Now, these claims were bogus seeing as you can’t copyright gameplay, but a little scary talk can go a long way in a world where everyone is afraid of legal action. It seems the Tetris Company has dropped the pretense and are now suing social games site OMGPOP owner for trade dress violations and copyright infringement regarding the graphics used.

The concept and design of Tetris is simple, so simple that it is a common game programming exercise to duplicate it. I myself made a completely functional Tetris clone from scratch in less than 30 minutes once, so it seems like a bad idea trying to profit from it by preventing anyone else from making iterations of it – traditionally, game developers have used more finely tuned design or more complex technology to create brand strength and live off that. On the other hand, the OMGPOP game does look eerily similar to the original and I don’t condone making money off knock-offs either. Either way, it’s going to be interesting to see how this ends up.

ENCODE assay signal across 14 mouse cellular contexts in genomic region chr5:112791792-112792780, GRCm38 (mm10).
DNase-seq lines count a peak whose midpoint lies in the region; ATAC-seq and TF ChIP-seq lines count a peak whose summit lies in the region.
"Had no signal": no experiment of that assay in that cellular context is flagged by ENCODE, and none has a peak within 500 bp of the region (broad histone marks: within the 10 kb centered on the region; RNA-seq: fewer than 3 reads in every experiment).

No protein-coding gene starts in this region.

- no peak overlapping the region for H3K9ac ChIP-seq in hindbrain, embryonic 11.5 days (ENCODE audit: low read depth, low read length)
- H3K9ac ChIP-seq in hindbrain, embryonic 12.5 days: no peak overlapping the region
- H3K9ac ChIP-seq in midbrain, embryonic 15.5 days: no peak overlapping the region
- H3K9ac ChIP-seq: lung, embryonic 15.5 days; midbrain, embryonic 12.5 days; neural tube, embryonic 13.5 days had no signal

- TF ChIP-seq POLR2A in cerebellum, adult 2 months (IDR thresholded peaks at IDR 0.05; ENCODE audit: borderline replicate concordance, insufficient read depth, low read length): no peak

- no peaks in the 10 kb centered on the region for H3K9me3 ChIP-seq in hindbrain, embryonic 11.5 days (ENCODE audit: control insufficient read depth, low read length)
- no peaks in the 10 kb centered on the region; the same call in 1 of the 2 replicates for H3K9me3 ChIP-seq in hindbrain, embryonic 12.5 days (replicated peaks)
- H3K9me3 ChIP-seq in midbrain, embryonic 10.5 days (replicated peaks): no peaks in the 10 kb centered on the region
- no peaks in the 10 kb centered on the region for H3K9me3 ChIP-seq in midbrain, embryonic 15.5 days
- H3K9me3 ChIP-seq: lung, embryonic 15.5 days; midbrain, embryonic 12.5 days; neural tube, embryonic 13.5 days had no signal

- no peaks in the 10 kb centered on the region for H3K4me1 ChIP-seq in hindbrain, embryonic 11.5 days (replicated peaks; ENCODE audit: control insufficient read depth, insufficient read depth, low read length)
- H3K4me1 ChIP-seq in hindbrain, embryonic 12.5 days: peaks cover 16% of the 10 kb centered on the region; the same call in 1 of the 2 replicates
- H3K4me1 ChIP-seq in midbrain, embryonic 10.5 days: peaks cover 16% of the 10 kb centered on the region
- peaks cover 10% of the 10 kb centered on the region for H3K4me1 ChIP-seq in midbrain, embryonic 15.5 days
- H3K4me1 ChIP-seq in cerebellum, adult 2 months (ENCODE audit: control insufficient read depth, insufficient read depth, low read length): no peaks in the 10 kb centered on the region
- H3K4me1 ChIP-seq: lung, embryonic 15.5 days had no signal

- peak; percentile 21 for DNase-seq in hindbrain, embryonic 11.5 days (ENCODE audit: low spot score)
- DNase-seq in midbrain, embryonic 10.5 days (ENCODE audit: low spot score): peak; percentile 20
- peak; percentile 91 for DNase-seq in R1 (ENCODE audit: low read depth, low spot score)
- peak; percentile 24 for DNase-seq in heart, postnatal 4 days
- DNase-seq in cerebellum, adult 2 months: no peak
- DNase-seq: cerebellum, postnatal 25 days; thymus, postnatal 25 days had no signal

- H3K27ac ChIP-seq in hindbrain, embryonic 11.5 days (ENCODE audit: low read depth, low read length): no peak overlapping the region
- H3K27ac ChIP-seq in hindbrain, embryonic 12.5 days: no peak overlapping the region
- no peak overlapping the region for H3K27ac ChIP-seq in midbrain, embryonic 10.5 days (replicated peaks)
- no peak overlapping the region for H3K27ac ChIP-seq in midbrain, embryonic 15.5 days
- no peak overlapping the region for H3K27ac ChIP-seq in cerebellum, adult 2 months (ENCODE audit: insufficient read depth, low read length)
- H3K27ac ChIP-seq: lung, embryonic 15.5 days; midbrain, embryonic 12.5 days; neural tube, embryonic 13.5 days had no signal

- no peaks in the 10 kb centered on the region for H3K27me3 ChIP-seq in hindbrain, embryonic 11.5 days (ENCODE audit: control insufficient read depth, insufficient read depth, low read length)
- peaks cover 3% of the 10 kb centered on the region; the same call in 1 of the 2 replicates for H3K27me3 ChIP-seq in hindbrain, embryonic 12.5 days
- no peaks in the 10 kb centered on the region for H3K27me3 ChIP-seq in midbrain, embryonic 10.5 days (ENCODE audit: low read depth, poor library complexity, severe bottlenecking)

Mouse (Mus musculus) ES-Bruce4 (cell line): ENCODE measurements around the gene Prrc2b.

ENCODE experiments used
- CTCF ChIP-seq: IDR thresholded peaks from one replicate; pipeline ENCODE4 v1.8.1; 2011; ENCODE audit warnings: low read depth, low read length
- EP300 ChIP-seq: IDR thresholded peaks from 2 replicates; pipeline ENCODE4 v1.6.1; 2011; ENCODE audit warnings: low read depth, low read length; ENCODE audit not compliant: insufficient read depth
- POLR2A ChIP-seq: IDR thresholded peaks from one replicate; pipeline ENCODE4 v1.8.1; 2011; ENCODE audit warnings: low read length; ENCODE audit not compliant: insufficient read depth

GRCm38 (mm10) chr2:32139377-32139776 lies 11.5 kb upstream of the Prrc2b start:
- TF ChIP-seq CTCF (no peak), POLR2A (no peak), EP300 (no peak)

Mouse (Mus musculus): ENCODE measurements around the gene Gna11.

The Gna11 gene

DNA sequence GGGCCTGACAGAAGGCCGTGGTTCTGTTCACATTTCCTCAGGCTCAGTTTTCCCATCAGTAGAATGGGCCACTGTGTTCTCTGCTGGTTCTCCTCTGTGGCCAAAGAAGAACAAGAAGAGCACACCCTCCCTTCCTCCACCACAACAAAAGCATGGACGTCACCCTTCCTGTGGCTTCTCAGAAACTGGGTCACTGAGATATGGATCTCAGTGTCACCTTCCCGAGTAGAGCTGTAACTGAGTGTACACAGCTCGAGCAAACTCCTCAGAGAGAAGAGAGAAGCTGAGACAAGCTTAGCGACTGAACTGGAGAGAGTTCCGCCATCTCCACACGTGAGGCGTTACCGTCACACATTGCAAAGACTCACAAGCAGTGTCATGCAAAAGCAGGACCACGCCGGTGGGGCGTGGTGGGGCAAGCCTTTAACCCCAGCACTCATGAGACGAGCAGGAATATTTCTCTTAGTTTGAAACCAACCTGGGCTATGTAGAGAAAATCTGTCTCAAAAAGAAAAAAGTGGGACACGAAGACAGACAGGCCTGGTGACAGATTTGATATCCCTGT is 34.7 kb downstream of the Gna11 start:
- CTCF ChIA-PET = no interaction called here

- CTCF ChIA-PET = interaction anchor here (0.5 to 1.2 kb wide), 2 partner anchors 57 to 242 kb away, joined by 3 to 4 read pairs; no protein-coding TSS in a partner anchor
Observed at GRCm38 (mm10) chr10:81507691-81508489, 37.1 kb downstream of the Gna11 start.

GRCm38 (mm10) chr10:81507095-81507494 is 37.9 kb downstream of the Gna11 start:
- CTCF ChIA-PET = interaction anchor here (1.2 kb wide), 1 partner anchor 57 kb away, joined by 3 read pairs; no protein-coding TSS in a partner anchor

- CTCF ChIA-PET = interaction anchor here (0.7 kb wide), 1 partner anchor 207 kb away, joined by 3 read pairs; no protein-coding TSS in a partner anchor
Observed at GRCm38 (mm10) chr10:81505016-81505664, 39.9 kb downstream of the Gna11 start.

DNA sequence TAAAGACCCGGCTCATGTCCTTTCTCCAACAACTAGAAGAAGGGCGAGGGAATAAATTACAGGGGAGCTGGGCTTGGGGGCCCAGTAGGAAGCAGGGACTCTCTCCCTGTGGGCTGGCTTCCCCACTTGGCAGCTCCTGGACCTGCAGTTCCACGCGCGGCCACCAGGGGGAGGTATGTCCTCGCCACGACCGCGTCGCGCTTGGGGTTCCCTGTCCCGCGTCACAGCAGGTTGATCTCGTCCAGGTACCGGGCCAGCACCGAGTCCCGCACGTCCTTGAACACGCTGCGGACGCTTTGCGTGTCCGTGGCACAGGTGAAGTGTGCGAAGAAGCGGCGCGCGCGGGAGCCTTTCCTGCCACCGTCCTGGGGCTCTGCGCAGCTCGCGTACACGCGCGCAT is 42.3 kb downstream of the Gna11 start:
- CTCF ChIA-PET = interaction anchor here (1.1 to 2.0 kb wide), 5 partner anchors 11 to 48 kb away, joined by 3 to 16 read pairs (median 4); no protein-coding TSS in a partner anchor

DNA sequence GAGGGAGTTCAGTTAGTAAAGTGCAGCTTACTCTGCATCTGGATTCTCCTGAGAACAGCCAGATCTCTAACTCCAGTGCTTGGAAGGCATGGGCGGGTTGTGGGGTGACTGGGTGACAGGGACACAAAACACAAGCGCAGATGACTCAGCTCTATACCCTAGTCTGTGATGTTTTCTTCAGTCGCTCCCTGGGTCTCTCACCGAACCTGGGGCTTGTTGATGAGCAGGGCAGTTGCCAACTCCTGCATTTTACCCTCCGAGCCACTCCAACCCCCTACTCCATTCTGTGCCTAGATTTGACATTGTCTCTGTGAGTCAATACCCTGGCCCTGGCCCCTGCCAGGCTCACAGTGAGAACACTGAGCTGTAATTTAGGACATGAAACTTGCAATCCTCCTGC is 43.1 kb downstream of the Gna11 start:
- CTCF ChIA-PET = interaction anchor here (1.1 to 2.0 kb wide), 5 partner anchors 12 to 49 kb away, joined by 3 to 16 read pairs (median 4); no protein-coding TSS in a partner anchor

Posted on Mar 23/09 by Saint and filed under Intellectual Property | No Comments »

/* */

Killzone 2


Looking back at my time with Gears of War 2, Killzone 2 brings new revelations to the experience. It feels more or less like the same game only first-person, comparable high-quality rendering with bland and monotonous environments, finely tuned gameplay heavily focused on cover and controlling ground as well as using your partner to do so – even the machismo caricatures that form the plot are the same.

To say that I liked either game would be something of an overstatement, but the one thing i definitely did not like about Killzone 2 was the infrequent placement and triggering of checkpoints – although this could have been just as bad in Gears 2, only since I played it in co-op we didn’t die simultaneously often enough to notice. Which is my main point and insight, Killzone 2 doesn’t have a co-op campaign so the one thing that can always pull an otherwise (for me) mediochre experience to new and inspiring heights is missing. Would the Gears of War games have been as – let’s call it “uninspiring” – if I didn’t have a buddy around? most likely.